Thanks Jo and Jason. You beat me to it Jason. I have just been reading Graham's thread on these engines, so it appears I definitely have a Leek (very appropriate as Graham lives in Wales!|).
Ray

Online Alyn Foundry

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Re: Mystery engine
« Reply #13 on: September 26, 2020, 07:49:24 PM »
Hi Ray.

Indeed you do!!

This is the second one I've seen in my lifetime. I actually restored the first for a friend of a friend.  ;)

Personally I'd do the least amount of restoration possible as it has a beautiful patina.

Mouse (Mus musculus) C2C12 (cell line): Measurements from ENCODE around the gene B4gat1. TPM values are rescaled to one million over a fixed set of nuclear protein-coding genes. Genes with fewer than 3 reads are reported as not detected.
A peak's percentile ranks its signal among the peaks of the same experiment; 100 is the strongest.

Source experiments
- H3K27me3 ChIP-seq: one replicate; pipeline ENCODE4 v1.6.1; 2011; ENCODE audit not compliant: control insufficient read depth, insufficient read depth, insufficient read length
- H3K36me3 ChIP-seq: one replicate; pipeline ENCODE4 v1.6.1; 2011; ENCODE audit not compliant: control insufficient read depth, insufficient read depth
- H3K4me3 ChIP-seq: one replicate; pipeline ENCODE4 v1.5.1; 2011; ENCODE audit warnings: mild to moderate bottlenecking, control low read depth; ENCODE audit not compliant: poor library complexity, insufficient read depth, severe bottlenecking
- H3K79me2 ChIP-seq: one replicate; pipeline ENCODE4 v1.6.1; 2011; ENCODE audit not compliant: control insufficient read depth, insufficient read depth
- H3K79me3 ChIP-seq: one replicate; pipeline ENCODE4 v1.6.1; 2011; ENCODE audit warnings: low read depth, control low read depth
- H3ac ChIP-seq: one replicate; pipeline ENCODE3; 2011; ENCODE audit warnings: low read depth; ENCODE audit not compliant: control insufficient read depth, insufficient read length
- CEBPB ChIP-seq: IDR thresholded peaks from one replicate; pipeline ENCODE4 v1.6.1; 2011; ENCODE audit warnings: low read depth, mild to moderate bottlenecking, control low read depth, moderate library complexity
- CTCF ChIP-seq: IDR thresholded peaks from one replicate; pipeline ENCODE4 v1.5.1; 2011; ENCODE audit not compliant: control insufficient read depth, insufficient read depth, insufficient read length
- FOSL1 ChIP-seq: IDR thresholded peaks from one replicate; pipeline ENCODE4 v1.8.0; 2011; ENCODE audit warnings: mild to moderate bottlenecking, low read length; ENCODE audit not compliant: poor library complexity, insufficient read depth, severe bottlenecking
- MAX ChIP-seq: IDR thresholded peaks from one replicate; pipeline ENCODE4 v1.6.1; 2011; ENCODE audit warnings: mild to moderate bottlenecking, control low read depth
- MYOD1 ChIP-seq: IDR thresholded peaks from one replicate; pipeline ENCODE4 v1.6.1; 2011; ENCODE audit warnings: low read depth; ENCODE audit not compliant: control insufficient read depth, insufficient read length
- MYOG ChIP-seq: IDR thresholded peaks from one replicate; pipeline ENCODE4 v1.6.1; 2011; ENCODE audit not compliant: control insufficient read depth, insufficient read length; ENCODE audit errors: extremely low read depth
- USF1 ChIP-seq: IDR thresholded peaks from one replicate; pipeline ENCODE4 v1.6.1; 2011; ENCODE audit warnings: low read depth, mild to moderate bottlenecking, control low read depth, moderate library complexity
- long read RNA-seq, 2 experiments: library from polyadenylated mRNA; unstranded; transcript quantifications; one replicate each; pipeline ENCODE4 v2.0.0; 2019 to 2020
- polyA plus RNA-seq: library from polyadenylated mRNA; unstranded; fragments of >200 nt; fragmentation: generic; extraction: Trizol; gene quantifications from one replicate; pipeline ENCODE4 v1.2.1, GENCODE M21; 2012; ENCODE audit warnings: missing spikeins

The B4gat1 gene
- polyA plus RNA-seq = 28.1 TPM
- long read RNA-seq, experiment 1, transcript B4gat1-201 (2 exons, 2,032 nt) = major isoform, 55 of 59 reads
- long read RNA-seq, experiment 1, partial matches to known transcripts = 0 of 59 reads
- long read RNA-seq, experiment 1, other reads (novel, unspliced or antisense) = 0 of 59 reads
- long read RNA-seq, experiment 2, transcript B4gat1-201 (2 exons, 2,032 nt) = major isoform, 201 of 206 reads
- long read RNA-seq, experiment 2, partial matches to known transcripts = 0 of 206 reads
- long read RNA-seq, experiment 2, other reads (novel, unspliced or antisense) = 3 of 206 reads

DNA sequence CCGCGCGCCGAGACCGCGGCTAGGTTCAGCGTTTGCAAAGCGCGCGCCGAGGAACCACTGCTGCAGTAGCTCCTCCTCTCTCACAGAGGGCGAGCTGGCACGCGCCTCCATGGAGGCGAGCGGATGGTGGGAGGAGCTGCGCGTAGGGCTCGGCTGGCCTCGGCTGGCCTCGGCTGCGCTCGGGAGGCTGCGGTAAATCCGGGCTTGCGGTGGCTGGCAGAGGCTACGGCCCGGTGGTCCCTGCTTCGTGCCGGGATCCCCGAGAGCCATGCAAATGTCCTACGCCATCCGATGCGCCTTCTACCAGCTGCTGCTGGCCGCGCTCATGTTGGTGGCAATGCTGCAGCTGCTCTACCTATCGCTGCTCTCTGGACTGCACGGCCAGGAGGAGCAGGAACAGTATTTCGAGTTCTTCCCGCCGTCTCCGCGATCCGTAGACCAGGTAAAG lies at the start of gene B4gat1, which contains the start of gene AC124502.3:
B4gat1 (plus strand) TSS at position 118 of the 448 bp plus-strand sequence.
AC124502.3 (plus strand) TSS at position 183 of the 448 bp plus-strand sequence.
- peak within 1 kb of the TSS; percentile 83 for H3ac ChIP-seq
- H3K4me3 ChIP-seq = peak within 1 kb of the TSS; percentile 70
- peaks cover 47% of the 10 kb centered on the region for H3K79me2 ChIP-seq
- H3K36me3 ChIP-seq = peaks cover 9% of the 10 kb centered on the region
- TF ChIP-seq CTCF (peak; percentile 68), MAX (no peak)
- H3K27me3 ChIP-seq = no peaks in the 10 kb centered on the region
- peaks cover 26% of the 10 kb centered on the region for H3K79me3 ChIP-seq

Cheers Graham.

Online Alyn Foundry

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Re: Mystery engine
« Reply #14 on: September 27, 2020, 11:35:50 AM »
Having slept....

These engines were toys, available in 3 sizes ( working from memory ) 3/4" 1" and 1,1/4" bore with a 2" stroke. Suffixed as numbers 1, 2 & 3.

Designed to run on Town gas. Some period advertising mentioned an " Ideal " shopfront display and capable of speeds up to 500 RPM. Power output minimal.

By converting the engine to a four stroke cycle the power output could be much greater and capable of driving a small Dynamo for the charging of radio batteries.

Your engine Ray has seen a very well executed conversation from atmospheric to compression before ignition principle and quite probably worked for its living.

I did notice the counterbalanced crank, a very useful addition.

Cheers Graham.